Home : News : April 30, 2007
FOR IMMEDIATE RELEASE
April 30, 2007
Ankle & Foot Care Centers Prescribe Orthotics to Alleviate Common Foot Problems
Buyers should be aware of the differences between prescription orthotics and over-the-counter insoles
When your feet hurt, even the simplest task can be agonizing. Consumers often look for quick relief, particularly to over-the-counter insoles or arch supports, to ease pain commonly caused by foot conditions or improperly fitted footwear. What these over-the-counter products lack is a medical diagnosis.
Prescription orthotic devices prescribed by podiatrists, such as those who practice at the 19 Ankle & Foot Care Centers in northeastern Ohio and western Pennsylvania , are designed specifically for your foot. They are intended to correct common ailments or abnormal walking patterns and aid in alleviating foot pain.
These days, retail stores advertising “custom-made” inserts, arch supports and insoles are cropping up across the country. Research suggests that many people who wear orthotics often purchase them in a retail store rather than from a trained healthcare professional. While all these foot health products tout similar remedies, Ankle & Foot Care Ceners urges consumers to consider the differences between medically prescribed orthotic devices and over-the-counter shoe inserts.
· Choose a licensed healthcare professional. A podiatrist provides comprehensive care by examining, diagnosing and treating foot pain. Based on a patient’s diagnosis, podiatrists often prescribe orthotics as a conservative approach to many common foot ailments. Only a licensed health care professional can diagnose and prescribe medical treatments, including orthotics.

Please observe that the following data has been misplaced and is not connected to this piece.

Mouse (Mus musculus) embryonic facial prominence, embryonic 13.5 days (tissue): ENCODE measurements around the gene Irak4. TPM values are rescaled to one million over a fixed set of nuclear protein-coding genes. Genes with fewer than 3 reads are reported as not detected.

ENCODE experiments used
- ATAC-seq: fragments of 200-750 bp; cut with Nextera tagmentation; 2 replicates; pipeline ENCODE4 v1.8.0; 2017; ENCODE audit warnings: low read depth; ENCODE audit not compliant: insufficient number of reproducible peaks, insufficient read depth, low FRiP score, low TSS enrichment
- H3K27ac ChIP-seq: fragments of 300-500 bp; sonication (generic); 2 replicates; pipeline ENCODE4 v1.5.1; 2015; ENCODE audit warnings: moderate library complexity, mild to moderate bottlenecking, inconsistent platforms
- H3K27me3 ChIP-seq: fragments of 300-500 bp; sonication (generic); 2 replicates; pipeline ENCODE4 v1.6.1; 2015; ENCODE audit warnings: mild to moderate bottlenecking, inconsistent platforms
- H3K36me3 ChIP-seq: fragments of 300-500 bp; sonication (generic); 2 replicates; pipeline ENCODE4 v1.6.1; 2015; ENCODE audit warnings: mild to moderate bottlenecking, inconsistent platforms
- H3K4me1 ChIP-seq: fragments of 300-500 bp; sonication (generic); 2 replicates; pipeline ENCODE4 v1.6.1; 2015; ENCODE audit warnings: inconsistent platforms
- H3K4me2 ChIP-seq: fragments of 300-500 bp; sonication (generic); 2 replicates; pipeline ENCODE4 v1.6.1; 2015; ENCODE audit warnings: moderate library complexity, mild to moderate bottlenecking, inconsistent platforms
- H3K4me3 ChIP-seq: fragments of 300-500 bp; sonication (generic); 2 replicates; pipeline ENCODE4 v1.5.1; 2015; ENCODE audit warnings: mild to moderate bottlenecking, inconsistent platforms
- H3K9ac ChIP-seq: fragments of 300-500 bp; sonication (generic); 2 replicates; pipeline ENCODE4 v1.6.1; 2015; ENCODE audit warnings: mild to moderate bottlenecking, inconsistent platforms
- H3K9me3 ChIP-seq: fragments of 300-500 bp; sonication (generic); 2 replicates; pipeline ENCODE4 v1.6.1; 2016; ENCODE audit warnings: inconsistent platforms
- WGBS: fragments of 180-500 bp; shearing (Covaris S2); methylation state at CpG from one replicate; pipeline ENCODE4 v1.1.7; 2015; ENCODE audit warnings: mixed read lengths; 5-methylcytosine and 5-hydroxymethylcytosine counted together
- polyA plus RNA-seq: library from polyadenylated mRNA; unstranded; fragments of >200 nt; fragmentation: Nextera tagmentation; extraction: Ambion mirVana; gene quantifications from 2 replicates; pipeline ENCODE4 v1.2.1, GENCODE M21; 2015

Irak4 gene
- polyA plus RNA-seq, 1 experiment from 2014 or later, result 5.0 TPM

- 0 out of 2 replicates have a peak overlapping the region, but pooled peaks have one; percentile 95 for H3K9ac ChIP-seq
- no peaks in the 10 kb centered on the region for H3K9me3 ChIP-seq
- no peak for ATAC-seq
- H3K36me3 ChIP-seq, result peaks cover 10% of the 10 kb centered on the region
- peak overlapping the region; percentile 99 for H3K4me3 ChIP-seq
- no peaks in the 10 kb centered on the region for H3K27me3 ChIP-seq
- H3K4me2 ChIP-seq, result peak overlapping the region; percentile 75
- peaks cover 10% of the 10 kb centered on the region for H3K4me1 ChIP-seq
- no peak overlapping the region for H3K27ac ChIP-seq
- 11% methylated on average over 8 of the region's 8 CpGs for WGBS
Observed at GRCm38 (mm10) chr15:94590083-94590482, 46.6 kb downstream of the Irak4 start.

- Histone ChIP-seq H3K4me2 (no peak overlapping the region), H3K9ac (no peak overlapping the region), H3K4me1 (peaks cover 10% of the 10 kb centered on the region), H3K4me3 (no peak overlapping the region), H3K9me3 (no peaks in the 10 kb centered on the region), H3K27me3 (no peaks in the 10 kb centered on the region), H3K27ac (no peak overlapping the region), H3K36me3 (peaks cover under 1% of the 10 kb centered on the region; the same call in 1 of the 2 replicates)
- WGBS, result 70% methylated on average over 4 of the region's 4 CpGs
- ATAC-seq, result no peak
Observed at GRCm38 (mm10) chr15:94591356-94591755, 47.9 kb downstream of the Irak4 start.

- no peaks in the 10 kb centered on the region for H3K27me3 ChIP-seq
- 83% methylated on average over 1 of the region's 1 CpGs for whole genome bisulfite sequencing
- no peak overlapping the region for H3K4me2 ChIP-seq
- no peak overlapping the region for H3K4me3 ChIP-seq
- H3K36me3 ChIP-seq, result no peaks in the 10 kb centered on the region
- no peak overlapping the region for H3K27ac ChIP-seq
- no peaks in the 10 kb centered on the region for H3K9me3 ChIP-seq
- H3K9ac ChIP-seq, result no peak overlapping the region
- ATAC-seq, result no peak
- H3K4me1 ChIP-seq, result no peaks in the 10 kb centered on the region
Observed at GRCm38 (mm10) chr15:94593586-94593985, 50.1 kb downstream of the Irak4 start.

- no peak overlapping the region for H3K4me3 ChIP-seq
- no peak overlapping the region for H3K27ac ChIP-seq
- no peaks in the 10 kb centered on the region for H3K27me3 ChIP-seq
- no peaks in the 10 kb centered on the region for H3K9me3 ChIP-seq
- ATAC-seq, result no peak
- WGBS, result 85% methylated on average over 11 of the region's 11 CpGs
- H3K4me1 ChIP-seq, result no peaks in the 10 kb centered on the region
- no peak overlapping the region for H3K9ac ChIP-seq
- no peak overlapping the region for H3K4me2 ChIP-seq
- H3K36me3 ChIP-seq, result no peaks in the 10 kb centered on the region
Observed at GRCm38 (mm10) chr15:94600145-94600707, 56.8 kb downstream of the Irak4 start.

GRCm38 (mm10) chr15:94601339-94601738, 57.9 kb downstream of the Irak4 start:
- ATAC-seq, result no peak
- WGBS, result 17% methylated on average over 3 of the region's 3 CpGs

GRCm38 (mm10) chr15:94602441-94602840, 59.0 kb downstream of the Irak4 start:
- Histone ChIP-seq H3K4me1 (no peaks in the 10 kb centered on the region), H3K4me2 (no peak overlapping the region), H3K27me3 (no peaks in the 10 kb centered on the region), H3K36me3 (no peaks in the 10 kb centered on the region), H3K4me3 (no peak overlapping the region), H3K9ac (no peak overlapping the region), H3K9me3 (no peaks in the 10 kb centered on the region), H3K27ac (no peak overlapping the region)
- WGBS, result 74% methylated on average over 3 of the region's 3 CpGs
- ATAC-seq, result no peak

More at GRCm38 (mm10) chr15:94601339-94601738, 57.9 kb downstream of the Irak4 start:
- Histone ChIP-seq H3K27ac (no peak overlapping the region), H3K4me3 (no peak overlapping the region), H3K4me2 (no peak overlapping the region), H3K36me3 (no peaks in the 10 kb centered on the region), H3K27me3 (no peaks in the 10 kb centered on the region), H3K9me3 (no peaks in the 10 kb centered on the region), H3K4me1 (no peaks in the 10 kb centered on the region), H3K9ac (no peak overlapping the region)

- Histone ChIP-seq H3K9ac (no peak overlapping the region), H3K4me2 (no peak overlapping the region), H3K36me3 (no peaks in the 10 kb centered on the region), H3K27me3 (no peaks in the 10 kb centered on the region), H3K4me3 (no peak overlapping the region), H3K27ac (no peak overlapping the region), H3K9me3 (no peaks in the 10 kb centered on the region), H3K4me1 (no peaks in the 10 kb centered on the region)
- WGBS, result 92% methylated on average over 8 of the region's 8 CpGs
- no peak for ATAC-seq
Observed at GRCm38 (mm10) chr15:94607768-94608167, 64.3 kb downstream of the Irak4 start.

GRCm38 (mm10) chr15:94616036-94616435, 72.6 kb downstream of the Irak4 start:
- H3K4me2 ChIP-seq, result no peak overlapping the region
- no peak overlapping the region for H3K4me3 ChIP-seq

· Find the prescription that’s right for you. Prescribed orthotic devices fall into three broad categories: rigid, which primarily attempt to maintain the foot in the proper functional position; soft, which offer minimal support but primarily help absorb shock, increase balance, and take pressure off sore spots; and semi-rigid, which provide a combination of functional support and balance while walking or participating in sports. Wearing the wrong type of shoe insert can be detrimental to feet, especially for people with diabetes or arthritis. Additionally, the more rigid the device, the greater chance the patient has of developing complications.
· Spending more can get you less. Not all over-the-counter shoe inserts are effective — no matter the price. Consulting with a podiatrist before trying products from retail stores can help consumers select a device that treats their ailment, thus saving them time, pain, and money.
· Beware of the build-up. Consumers should be wary of products with lofty claims or promises of comfort based solely on size. Without proper diagnosis, even “custom-made” inserts can be inadequate.
· Consider other treatment options. Although a recent APMA survey found that prescribing custom foot orthotics was the most common treatment received from podiatrists, they may not be a solution for everyone.
· Check with insurance providers. Although prescription orthotic devices can be expensive, they may be covered by insurance. Check with your insurance company or health care administrator to find out how much of the cost will be picked up by your plan. Over-the-counter or “custom-made” shoe inserts from retail stores are rarely covered by insurance.
Ankle & Foot Care Centers operate 19 locations in Mahoning, Trumbull , Columbiana and Stark Counties and Greenville , Pennsylvania . All offer early morning, evening and Saturday appointments; 24-hour emergency care at all area hospitals; house calls for the home-bound; and nursing home care.
# # #
For more information, contact:
Michael Vallas, Practice Administrator
Ankle & Foot Care Centers Inc.
(330) 758-6226 ext. 207
[ Back to News ]